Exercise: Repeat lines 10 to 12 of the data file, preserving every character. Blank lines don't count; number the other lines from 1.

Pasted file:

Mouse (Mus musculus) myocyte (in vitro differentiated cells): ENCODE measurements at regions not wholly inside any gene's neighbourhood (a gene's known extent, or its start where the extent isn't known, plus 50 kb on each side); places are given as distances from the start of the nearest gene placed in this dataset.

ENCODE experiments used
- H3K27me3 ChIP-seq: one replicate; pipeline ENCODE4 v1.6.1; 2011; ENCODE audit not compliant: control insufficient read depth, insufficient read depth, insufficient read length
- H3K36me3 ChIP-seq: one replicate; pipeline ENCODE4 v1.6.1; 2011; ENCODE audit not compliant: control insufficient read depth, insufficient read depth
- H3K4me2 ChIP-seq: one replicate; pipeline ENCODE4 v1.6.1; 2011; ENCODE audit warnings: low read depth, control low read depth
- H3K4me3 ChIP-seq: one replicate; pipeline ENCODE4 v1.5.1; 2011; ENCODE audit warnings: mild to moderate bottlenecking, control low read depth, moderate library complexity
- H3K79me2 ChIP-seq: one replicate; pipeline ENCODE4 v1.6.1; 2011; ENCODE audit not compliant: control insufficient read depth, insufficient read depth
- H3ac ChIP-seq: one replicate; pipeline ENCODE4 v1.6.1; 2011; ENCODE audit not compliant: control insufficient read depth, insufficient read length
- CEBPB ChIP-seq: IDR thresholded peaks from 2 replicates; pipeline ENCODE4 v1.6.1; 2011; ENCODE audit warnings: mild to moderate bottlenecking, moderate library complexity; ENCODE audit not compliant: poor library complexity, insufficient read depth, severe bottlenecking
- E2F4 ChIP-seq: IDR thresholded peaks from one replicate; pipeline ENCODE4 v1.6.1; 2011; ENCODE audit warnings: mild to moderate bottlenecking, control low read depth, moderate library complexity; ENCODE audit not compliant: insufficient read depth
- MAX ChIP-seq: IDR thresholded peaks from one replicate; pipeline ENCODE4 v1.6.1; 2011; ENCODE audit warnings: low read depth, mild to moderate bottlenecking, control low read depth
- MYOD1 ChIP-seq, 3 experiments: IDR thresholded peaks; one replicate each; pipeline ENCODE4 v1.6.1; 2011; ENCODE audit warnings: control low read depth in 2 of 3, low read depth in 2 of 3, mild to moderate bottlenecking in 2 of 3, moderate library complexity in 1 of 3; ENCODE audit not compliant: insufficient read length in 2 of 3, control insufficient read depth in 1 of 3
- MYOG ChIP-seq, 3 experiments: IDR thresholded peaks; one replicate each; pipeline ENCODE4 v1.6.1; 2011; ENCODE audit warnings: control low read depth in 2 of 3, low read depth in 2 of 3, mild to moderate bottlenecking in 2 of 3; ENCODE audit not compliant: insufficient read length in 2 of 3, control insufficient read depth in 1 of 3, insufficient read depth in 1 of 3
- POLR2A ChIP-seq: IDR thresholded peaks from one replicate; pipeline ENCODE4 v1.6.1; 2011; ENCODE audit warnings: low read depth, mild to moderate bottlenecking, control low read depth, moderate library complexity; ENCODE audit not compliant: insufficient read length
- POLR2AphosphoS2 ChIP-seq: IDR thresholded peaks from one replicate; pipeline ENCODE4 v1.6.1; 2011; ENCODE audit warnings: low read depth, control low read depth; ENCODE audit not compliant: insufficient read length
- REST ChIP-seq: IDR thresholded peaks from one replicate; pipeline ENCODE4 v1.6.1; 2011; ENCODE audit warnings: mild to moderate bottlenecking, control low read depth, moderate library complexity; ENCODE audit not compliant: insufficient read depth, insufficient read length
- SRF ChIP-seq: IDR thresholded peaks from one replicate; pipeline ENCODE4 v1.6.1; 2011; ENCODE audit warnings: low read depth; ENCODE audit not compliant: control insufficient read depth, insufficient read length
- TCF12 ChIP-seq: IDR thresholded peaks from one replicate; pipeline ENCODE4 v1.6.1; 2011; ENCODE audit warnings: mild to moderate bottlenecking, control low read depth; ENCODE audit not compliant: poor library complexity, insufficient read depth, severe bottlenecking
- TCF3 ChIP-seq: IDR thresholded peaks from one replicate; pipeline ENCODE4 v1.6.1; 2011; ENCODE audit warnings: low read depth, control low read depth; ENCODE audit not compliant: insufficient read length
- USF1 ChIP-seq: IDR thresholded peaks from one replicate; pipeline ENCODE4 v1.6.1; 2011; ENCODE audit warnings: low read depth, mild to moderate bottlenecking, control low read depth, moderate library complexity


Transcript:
- E2F4 ChIP-seq: IDR thresholded peaks from one replicate; pipeline ENCODE4 v1.6.1; 2011; ENCODE audit warnings: mild to moderate bottlenecking, control low read depth, moderate library complexity; ENCODE audit not compliant: insufficient read depth
- MAX ChIP-seq: IDR thresholded peaks from one replicate; pipeline ENCODE4 v1.6.1; 2011; ENCODE audit warnings: low read depth, mild to moderate bottlenecking, control low read depth
- MYOD1 ChIP-seq, 3 experiments: IDR thresholded peaks; one replicate each; pipeline ENCODE4 v1.6.1; 2011; ENCODE audit warnings: control low read depth in 2 of 3, low read depth in 2 of 3, mild to moderate bottlenecking in 2 of 3, moderate library complexity in 1 of 3; ENCODE audit not compliant: insufficient read length in 2 of 3, control insufficient read depth in 1 of 3